At a high-level, Salesloft matches everything that Outreach offers, i.e. email automation, dialer capability, engagement tracking, analytics, reporting, etc. But the platform goes a step further than Outreach to give you granular visibility into each pipeline opportunity, at each stage of the sales cycle.
Its capability to offer advanced, post-sales account data is probably the reason why Salesloft extends some of its offerings also to customer success teams. According to the company, the platform allows customer success managers to nurture customer relationships, scale account coverage, and improve account renewal rates by up to 13%.
Here’s a visual representation of the Salesloft platform which it has trademarked as the Modern Revenue Workspace™:
Choosing between Outreach vs Salesloft
When you are comparing two or more SaaS products, it’s best to evaluate them from four critical lenses.
Key factors for evaluation:
1. Ease of use
The ease of using a sales engagement tool is an important factor to consider since it determines how well your sales and other teams can use the product and maximize its full range of functionalities.
Questions to ask:
How easy or hard is it to set up and implement the software?
Do you need a dedicated person to administer the tool?
Can you trial the tool by yourself?
How complex is the user interface for you to start using the tool?
2. Product capabilities
The next step in comparing Outreach and Salesloft is on the features front. To successfully evaluate a product, you should be able to understand what it can do for you.
Questions to ask:
How comprehensive is the software in terms of its feature offerings?
Are its functionalities out-of-the-box or customizable?
What integrations does it support?
Does it support native integrations or via some third-party API connectors?
Pricing is an important component for making a purchase decision since it directly maps to the ROI (return on investment). For growing teams, pricing also impacts product adoption and the scale at which it can solve their growing needs.
Questions to ask:
Does the app offer a free trial or freemium subscription?
Is the pricing affordable, flexible, and fair for your business use cases?
Does it have flexible monthly billing options or does it force you to sign annual contracts?
Are there any hidden costs or add-on service fees?
When buying a sales engagement software, you should always think about how it can solve your future needs. The best software grow with your growing requirements.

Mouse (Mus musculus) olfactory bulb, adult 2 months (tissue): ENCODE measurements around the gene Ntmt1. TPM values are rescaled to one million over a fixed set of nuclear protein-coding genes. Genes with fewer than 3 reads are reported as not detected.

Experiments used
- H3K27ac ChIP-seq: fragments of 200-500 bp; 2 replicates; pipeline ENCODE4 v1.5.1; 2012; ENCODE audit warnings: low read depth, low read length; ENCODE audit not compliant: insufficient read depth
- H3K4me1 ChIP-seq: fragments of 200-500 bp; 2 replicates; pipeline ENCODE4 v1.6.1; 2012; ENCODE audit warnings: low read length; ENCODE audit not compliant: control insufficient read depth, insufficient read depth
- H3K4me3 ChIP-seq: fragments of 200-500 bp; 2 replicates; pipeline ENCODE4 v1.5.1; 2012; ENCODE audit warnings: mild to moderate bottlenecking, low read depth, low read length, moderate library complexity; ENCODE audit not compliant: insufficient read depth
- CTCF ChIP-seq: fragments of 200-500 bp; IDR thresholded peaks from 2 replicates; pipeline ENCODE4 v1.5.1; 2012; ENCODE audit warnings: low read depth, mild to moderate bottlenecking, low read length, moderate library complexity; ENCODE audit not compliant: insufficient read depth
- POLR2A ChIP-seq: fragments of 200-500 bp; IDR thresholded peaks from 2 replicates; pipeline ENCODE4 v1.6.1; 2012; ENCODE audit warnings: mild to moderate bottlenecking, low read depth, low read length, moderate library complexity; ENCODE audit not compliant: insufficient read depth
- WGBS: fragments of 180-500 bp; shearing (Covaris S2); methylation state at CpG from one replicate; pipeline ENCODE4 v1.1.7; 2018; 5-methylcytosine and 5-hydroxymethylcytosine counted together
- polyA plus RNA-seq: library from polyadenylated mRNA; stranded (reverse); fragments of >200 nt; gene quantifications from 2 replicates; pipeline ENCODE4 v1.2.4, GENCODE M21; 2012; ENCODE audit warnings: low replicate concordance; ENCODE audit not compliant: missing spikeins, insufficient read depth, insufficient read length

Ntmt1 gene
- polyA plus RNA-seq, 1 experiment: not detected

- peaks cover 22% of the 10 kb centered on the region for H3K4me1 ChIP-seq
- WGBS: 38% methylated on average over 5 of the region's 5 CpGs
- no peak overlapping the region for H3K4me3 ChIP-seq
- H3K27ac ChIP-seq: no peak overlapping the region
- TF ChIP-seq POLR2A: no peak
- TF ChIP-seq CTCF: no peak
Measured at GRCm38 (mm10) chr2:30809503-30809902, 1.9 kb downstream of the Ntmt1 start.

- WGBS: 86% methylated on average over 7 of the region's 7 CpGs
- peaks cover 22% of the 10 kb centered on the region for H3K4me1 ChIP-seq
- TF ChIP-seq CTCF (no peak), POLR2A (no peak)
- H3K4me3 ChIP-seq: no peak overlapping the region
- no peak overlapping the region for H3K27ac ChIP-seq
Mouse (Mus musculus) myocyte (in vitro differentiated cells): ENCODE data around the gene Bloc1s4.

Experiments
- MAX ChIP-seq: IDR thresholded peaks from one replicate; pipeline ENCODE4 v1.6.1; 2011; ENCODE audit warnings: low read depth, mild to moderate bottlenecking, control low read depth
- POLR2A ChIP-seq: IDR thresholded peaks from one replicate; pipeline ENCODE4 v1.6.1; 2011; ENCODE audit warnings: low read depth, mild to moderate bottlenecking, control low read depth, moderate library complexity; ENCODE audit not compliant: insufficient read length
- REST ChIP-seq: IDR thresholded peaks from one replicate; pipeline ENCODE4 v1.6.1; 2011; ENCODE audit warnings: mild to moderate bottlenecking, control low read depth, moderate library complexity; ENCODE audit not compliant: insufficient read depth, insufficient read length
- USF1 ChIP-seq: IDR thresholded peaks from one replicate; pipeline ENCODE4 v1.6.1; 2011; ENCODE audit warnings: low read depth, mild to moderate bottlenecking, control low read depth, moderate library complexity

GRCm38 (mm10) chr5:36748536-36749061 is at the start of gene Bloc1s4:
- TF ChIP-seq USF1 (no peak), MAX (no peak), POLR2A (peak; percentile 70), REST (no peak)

Questions to ask:
Does it offer enterprise-level features?
How easy and affordable is it to add more users to the platform?
Can the platform support you across your growing use cases and maturity phases?
Outreach vs Salesloft: side-to-side comparison
The TL;DR version
1. Ease of use
Outreach users highly rate the platform’s user interface and its ease of use. In G2, it scores 8.3/10 for its ease of use and 7.5/10 for the ease of setup. But it falls a tad bit behind Salesloft in both those areas.
Outreach customers particularly admire the platform’s drop-down menus and email templates which make it easier for anyone to start sending outreach emails in no time.
For instance, Outreach gives you good insights within the tool about who opened the last email that you send or who clicked on the link within the email copy so that you can personalize your next follow-up accordingly.
I've been using Outreach.io for 2 years now. Instead of switching back and forth between multiple tools with fragmented information, Outreach integrates all of the tools required to equip sales reps into a single user-friendly interface. Outreach automates sales processes, centralizes lead insights, and allows for the sharing of valuable content used to nurture leads. - Alice Eve, Marketing Director, Cicinia France
Salesloft has a score of 8.8/10 and 8.5/10 for the ease of use and ease of setup measurements—giving it an edge over Outreach. In addition to the intuitive UI, the company also offers easy implementation and onboarding to new users.
There are two things about Salesloft that I really liked. The initial onboarding and training events provided to us were really insightful and actually gave our staff a sense of confidence in using the software. We all immediately felt "up to speed," which is essential for a company-wide rollout. Second, I really appreciated how simple the UX/UI was. I have all the information I require on my dashboard, including reading receipts for emails and calls. I didn't have to flip back and forth between pages to use the tool. - Anthony Mixides, Managing Director, Bond Media